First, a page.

Life in a Company Town: Part Two
This article is a continuation of the “Life in a Company Town” article that appeared in the Winnipeg River Heritage Museum’s most recent issue of the River Echo de la Rivière. Unfortunately, even after the best laid plans, we ran out of space in the Echo and weren’t able to feature all our interviews. Fortunately for us, Nicki Blatz and her daughter Amy Blatz were good sports, and agreed to be featured alongside one another to tell us their experiences of growing up in the company town of Great Falls. So, without any further ado, here they are!
Amy Blatz, b. 1991
Company Town: Great Falls
Years in Town:
1991 – 2009, 2014 – 2017
Q. What was it like growing up in a company town?
A. Growing up in Great Falls was awesome. I don’t remember it being a “company town.” Hydro was the place where my mom and many other parents worked. Hydro helped the community support its recreation facilities which included our community center and the curling rink. Great Falls was a pretty impressive little town. There were kids of all ages and we all hung out together. We gathered frequently at the community hall for potlucks, sports days, holiday parties – so many celebrations and good memories! People would spend their summer days down by the riverside where Hydro helped maintain a swimming dock. We spent so much time outside. It was a safe community where we were able to play freely. Reminds me of a polly pocket town with the sidewalk through the front yards. It made it easy for parents to keep an eye on us kids. Honestly, I could not have asked for a better place to grow up. I’m extremely grateful for my community.
Q. What company/industry was your town based on?
A. Great Falls used to be a “Hydro Town”. The Great Falls generating station was completed in 1922. The great big buzzing white hydro dam is located on the edge of the community. My grandfather and mother worked for the company. The town was based on hydro electricity.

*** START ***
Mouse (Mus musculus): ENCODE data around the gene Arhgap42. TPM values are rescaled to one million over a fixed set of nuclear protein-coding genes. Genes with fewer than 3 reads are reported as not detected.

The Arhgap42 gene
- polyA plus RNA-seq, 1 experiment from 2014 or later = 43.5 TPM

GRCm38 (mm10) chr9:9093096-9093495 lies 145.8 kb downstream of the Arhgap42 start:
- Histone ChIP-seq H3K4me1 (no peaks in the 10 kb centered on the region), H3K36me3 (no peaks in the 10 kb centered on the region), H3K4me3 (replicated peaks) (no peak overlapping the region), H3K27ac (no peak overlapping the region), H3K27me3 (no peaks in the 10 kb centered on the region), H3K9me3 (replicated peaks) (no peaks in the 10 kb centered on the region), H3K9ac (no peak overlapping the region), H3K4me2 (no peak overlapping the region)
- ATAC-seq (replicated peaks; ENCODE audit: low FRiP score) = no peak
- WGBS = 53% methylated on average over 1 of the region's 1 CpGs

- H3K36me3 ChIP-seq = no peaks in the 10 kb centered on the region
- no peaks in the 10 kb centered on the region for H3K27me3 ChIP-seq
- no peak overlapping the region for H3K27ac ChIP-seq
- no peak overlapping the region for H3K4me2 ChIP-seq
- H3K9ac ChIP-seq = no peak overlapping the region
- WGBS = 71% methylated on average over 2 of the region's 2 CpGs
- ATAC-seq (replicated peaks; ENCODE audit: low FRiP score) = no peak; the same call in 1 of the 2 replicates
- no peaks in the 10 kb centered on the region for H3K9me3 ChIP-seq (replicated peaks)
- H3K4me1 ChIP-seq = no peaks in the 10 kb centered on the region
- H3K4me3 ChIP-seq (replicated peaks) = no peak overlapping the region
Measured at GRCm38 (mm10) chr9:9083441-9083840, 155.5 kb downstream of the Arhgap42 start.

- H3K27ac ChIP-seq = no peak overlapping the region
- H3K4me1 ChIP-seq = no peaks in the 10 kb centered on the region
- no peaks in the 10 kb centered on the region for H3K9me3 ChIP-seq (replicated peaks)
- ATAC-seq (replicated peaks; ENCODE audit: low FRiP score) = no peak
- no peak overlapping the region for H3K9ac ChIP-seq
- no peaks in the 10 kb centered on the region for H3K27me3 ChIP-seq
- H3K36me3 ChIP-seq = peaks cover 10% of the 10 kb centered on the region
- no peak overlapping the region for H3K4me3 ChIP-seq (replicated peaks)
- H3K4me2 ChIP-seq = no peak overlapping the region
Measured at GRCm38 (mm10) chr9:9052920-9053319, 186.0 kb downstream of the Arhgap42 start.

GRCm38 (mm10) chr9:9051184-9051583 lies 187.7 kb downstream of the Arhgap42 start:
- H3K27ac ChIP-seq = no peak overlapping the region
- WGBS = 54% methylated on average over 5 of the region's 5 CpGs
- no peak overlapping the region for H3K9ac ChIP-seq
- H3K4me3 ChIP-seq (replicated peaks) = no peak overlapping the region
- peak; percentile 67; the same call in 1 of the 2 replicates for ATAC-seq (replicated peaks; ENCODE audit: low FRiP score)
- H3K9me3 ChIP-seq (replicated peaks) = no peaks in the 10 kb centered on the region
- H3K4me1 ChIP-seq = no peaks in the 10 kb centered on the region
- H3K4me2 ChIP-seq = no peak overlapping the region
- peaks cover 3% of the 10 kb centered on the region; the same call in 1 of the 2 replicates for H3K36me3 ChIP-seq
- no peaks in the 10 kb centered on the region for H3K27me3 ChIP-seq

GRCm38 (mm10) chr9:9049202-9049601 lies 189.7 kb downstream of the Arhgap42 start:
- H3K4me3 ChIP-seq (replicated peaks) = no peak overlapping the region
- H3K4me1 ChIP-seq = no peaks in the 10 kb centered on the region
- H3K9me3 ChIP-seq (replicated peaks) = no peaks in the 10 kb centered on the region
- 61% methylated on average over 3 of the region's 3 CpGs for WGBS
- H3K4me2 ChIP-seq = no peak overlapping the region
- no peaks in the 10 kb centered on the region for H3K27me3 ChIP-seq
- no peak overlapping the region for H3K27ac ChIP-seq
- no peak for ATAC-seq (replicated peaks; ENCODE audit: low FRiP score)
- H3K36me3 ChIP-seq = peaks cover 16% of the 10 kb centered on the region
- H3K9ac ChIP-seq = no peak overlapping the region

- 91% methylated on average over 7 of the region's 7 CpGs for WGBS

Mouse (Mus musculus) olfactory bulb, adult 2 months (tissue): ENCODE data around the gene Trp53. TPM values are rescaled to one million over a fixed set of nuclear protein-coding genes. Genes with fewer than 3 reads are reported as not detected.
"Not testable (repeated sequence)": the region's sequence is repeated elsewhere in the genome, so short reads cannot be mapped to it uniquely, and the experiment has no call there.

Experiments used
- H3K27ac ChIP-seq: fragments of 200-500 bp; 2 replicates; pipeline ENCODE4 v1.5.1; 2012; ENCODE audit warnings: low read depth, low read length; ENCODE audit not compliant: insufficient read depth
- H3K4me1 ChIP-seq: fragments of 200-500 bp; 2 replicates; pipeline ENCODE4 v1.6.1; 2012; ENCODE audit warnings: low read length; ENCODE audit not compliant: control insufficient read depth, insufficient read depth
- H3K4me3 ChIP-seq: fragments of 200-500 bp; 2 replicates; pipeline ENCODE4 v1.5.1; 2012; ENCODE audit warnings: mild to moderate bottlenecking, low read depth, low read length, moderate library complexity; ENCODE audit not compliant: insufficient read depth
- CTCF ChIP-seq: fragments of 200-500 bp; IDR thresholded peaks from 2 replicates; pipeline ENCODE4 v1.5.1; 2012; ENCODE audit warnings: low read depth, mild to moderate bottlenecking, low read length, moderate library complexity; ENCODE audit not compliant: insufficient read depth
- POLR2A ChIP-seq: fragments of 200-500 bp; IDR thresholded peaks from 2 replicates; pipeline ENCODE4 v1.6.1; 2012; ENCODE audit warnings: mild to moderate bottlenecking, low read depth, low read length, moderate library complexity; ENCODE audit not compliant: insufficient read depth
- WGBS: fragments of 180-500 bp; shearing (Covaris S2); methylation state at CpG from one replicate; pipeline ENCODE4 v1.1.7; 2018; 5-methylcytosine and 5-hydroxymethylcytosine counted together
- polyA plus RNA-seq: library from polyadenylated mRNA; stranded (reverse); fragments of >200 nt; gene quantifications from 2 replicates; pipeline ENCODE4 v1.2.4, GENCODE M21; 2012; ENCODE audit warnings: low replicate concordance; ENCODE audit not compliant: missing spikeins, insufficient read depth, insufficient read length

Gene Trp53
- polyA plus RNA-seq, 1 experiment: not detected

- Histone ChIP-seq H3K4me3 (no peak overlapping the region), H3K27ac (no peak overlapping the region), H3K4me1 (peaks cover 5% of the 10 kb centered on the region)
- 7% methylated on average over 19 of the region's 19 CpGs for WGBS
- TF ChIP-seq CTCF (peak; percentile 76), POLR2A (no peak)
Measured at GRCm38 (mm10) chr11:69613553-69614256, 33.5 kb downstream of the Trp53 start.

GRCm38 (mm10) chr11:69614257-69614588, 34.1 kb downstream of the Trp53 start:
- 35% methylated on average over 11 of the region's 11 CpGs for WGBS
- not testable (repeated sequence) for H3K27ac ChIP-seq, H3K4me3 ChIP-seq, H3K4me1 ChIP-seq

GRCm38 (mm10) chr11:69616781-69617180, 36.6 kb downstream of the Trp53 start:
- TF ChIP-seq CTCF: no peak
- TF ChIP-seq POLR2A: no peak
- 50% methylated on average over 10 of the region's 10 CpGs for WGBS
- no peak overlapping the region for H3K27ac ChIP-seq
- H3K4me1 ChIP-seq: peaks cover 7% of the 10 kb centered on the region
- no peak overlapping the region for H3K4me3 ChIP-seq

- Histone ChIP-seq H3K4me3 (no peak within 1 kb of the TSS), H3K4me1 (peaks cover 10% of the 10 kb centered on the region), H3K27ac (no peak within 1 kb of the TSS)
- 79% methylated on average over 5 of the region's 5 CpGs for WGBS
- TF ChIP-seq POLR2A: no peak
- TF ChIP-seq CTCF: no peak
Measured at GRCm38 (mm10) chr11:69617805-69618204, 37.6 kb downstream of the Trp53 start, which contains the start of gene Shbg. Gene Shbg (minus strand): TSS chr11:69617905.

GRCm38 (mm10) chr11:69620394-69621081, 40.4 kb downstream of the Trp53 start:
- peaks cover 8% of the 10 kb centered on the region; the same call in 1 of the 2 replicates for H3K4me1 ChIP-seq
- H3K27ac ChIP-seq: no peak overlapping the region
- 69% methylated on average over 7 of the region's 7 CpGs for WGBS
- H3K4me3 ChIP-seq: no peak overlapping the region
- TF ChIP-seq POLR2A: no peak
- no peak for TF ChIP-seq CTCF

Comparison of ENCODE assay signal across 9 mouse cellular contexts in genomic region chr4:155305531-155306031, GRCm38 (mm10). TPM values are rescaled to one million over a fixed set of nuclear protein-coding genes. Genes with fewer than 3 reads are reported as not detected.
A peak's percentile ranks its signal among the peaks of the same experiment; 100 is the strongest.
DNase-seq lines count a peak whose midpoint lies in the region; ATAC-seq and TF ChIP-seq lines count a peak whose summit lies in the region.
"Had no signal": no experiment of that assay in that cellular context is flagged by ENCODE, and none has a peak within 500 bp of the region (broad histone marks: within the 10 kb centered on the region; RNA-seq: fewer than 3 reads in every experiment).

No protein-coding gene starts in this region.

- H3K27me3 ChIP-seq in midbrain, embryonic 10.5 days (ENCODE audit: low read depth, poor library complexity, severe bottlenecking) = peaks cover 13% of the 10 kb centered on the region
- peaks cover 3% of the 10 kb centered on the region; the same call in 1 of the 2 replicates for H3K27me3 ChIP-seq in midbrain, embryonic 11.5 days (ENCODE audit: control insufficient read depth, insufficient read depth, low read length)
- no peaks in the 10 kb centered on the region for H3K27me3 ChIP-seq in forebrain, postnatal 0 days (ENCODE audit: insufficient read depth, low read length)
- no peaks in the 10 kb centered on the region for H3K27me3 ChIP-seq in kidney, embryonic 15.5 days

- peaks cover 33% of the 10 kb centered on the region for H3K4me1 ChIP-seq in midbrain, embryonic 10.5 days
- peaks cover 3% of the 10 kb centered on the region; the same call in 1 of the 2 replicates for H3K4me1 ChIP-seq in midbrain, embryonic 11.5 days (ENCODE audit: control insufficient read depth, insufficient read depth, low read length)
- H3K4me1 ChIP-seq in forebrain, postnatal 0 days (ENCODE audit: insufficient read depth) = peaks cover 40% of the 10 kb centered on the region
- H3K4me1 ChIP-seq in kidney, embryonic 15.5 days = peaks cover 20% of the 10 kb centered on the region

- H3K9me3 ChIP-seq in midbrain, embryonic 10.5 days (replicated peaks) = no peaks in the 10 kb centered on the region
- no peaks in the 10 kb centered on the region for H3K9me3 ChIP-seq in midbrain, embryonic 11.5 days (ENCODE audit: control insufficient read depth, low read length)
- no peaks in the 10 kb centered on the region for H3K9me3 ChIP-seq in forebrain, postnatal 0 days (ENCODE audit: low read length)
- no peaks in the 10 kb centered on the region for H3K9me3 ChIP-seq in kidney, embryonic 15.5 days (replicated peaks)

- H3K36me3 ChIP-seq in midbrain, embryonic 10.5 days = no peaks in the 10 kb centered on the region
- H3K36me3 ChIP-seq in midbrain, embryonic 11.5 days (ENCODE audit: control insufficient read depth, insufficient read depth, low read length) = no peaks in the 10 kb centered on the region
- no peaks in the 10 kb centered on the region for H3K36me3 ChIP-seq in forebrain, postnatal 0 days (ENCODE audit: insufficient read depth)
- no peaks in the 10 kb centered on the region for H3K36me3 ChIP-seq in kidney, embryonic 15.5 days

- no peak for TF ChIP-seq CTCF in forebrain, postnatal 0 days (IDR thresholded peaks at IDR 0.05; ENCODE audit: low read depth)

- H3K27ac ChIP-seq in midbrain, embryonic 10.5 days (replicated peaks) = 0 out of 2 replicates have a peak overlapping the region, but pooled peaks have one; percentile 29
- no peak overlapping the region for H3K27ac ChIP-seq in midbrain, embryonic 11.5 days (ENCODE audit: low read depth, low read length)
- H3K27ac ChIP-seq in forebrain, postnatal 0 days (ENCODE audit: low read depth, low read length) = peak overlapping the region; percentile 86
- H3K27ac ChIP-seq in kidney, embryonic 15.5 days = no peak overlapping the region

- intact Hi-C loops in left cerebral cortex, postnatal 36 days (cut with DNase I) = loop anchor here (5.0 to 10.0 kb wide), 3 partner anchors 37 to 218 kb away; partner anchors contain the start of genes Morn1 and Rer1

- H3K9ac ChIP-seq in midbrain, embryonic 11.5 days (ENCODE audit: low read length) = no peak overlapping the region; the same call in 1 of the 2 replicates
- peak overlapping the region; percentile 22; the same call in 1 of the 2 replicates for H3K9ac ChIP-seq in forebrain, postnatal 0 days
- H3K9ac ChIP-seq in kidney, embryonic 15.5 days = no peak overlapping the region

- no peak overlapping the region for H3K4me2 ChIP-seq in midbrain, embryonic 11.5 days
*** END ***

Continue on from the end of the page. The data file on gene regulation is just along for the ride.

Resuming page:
Q. Were you born in town? Where were your parents from?
A. Born and raised. My mom grew up in the same house I did. My dad grew up in Powerview. He and his dad worked in the Paper Mill.
Q. Did your parents work for the company? Did you follow in their footsteps?
A. I chose to not follow in the footsteps of my grandfather and mother. I wanted to chase my own dreams. I’ve been in the city for the last two years, I’m currently finishing up a two-year massage therapy program at the Wellington College. I moved away to get educated.
Q. Have you ever considered moving back to your hometown? And why?
A. Always considering. Yes. Personally I like living more close with nature. When I consider the moments of when I feel most happy and content with life its usually when I’m outside. On or near the water and trees. It’s those priceless moments that make me feel full. Of course my family is there. Many people that I love and care about. I feel like if I am going to work and contribute to an area why not have it be my hometown? Especially when there are so many things that could be done. I like the laid back, easy going lifestyle. It’s not a perfect place and it’s a lot different than what it used to be but nothing stays the same. I try to welcome change and I honestly see a lot of potential and great things that are coming and have come to fruition for the area. I always found a lot of inspiration from Mahatma Ghandi and this quote will always resonate with me. “Be the change you wish to see in the world.”
Nicki Blatz, b. 1962
Company Town: Great Falls
Years in Town: 1973 – 1980, 1985 – Present
Occupation: Retired, former employee of Manitoba Hydro
Q. When and where did you grow up?